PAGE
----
Apple Watch Looks To Win Where Android Wear Failed

The key differences in the company's approach to wearables will set the Apple Watch apart from Android Wear and other competitors.
8 iOS, Android Apps That Are Strangely Useful
8 iOS, Android Apps That Are Strangely Useful
(Click image for larger view and slideshow.)

The bar for wearables isn't set particularly high at the moment.

Pebble got the ball rolling in early 2013 and Samsung and Qualcomm followed with their own takes on the smartwatch later that year. Android Wear arrived in the middle of 2014, but shipments are hardly on fire. With the Apple Watch, Cupertino has a chance to redefine the role wearables are meant to play in our lives. Apart from mastering some basics, the Apple Watch will need to offer something current wearables don't. If we're to believe Apple CEO Tim Cook, it will.

The Apple Watch won't be available until April, but Apple has already nailed some very important elements to boost the wearable's appeal with consumers.

To start, the Apple Watch will be sold in two sizes. The 38-mm and 42-mm sizes are just varied enough to make a difference. Neither is particularly small, but people will be able to pick the model that best suits their wrist. No other smartwatch on the market can make the same claim. Most of them are rather bulky, which turns off some shoppers.

The wide range of finishes and straps are another advantage for Apple.

The device itself will come in light and dark stainless steel, light and dark aluminum, and 18-karat gold. Apple claims its metallurgists have created gold that's twice as hard as normal gold. No other watch offers five finishes from which to choose. At best, the Motorola Moto 360 offers two (stainless steel and black). In addition to the finishes, the Apple Watch will come with an incredible array of straps. The basic options include plastic, leather, and metal. Each of these three materials will be available in assorted colors and designs.

Apple's competitors do offer a few extra straps for their wearables, but not in the Watch's varied numbers. Right out the gate, the Apple Watch is by far the most customizable and personal wearable available.

Apple is counting on the device being a partner in keeping wearers fit and healthy. It will track steps, calories burned, and even how often the wearer stands up. These features aren't unique to Apple's device. Android Wear smartwatches all track activity and work with Google Fit to help manage that data.

The devil will be in how effectively the Watch performs -- and how it presents information to users. Based on information provided by Apple, the Watch has a much richer user interface and can be used to do far more than Android Wear when it comes to maintaining health and fitness, despite the fact that Apple reportedly had to back away from some healthcare features.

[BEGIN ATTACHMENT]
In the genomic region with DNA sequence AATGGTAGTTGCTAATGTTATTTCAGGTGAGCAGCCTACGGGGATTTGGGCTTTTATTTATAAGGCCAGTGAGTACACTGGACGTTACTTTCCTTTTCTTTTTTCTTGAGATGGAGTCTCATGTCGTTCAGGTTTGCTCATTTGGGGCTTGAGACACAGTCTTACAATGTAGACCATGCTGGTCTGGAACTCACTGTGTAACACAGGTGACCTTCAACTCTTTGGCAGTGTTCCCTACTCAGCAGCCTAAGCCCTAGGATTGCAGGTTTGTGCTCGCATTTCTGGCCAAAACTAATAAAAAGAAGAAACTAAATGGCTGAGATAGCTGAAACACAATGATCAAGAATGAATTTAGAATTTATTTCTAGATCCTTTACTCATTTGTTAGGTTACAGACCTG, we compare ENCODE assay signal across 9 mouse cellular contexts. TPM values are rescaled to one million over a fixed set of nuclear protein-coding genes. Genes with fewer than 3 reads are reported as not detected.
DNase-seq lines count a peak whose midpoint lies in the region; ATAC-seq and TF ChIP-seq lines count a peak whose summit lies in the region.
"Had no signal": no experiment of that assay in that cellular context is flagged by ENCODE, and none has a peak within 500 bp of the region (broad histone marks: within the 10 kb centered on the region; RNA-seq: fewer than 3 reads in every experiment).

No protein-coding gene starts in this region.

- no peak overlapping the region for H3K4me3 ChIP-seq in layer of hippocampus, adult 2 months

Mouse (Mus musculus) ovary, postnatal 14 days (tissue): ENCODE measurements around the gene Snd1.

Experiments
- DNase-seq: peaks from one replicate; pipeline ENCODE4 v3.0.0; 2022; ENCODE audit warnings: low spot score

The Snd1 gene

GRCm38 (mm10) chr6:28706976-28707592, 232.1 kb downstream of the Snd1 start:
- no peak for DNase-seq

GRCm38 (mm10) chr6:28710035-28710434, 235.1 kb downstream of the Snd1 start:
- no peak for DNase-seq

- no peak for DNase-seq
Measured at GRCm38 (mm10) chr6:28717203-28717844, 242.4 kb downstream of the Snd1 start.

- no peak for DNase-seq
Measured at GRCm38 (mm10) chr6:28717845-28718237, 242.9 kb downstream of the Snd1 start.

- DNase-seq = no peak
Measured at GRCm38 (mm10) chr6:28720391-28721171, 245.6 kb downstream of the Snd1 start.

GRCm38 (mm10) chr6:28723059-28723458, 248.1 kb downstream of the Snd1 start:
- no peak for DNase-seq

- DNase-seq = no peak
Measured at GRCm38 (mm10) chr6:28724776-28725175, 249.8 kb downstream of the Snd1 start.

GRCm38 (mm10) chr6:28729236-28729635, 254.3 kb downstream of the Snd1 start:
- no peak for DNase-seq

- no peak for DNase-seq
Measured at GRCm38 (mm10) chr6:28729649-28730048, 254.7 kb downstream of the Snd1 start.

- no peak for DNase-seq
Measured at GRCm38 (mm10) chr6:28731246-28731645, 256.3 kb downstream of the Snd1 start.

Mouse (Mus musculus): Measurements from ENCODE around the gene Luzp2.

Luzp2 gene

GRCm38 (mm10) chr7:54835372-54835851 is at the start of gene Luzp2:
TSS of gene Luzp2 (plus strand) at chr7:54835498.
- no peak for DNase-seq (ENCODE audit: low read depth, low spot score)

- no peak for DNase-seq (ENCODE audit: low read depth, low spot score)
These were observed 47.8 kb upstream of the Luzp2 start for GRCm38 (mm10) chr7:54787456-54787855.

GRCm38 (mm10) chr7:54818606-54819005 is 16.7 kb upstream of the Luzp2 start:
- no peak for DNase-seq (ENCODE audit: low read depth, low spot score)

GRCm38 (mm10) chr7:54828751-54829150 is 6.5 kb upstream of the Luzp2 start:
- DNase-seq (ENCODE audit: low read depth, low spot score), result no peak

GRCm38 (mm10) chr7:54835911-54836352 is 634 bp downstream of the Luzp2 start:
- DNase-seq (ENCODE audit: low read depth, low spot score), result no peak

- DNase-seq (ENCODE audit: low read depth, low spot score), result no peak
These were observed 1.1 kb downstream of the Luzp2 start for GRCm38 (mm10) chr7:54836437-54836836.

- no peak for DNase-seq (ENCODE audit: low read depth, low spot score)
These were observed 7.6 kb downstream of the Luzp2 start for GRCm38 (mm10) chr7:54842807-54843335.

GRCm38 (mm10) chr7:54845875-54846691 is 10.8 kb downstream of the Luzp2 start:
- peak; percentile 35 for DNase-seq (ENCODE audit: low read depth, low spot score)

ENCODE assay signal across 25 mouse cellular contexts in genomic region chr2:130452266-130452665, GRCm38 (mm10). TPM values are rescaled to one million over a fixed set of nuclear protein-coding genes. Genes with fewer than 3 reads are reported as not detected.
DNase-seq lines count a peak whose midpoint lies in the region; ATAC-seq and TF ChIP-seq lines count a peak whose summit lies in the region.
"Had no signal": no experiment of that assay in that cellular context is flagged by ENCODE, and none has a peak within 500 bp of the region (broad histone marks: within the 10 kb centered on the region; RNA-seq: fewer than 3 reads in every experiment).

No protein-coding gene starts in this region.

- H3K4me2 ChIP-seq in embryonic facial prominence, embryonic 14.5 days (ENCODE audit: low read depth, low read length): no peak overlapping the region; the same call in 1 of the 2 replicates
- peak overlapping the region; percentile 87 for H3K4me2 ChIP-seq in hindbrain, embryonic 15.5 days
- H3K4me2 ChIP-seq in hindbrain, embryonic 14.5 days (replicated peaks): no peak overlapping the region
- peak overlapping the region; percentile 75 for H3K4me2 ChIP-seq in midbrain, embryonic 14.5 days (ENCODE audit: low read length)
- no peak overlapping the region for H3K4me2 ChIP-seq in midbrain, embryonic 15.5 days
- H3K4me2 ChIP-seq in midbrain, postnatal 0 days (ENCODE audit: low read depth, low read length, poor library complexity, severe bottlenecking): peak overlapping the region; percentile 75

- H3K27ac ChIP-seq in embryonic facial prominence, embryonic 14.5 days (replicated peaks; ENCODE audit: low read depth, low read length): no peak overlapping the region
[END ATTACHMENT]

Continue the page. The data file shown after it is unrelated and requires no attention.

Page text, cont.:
Battery life is really, really important and some have cast doubt on the Apple Watch's stamina.

[ Read about these Apple Watch alternatives. ]

A handful of reports last month suggested Apple was targeting about 19 hours of battery life per day, but may only be able reach 16 or 17 hours. Why is the battery life so limited? The Watch has a full mobile processor with RAM and storage; Bluetooth, GPS, and WiFi radios; a bevy of sensors for tracking purposes; and of course the screen itself. Android Wear smartwatches consistently deliver just over a day of battery life. It's hard to say right now if the Apple Watch will offer enough up time.

Apple Pay matters

Perhaps the biggest differentiator will be Apple Pay. People who own both the iPhone 6 (or the iPhone 6 Plus) and the Apple Watch will be able to use their watch to make payments everywhere Apple Pay is accepted. Users won't even have to dig their smartphone out of their pocket.

Pricing will be key in spurring adoption. The only price point shared by Apple is the starting cost for the low-end model: $349. That's already $50 more expensive than the priciest Android Wear smartwatch. You can bet extra straps will cost a pretty penny (Apple-made accessories are never cheap). Numerous reports have suggested the Apple Watch Edition model (read: gold) will cost upwards of $4,000 -- making it one of the most expensive devices ever sold by Apple.

Apple is bullish that the Watch will be a hit. It has placed orders for between 5 and 6 million units for the first quarter of availability. Cook believes it will be transformational. Maybe it will be, maybe it won't. One thing is certain: With a rabid fan base and several distinct advantages over its competitors, the Apple Watch has a real shot at success.

Attend Interop Las Vegas, the leading independent technology conference and expo series designed to inspire, inform, and connect the world's IT community. In 2015, look for all new programs, networking opportunities, and classes that will help you set your organization’s IT action plan. It happens April 27 to May 1. Register with Discount Code MPOIWK for $200 off Total Access & Conference Passes.

Editor's Choice
Brandon Taylor, Digital Editorial Program Manager
Jessica Davis, Senior Editor
Terry White, Associate Chief Analyst, Omdia
Richard Pallardy, Freelance Writer
Cynthia Harvey, Freelance Journalist, InformationWeek
Pam Baker, Contributing Writer